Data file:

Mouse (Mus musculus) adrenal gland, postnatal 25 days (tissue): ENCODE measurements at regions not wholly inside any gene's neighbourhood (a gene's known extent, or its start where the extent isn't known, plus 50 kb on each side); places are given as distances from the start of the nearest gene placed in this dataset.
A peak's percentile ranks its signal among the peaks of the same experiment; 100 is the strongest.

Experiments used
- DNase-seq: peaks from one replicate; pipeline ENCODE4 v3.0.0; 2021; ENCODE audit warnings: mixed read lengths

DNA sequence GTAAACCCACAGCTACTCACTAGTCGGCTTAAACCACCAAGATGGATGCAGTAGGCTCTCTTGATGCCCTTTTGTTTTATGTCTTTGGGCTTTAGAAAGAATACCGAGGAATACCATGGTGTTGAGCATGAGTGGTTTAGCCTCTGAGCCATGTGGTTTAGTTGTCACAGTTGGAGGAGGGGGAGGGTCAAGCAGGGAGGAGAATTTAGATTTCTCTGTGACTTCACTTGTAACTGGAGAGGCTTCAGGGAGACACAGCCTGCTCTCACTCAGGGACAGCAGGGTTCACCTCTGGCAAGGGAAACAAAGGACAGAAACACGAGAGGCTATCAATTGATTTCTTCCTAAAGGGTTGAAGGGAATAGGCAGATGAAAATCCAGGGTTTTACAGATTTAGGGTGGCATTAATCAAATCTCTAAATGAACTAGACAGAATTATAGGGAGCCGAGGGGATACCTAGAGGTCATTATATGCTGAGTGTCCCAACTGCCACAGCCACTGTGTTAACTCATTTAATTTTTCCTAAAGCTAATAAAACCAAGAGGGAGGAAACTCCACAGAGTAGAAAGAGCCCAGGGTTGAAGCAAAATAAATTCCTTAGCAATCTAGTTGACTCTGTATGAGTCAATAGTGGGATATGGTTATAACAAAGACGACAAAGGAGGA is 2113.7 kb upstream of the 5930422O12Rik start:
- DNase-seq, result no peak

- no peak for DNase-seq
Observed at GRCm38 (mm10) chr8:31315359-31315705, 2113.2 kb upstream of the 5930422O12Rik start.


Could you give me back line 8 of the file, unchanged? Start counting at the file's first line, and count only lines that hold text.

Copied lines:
Observed at GRCm38 (mm10) chr8:31315359-31315705, 2113.2 kb upstream of the 5930422O12Rik start.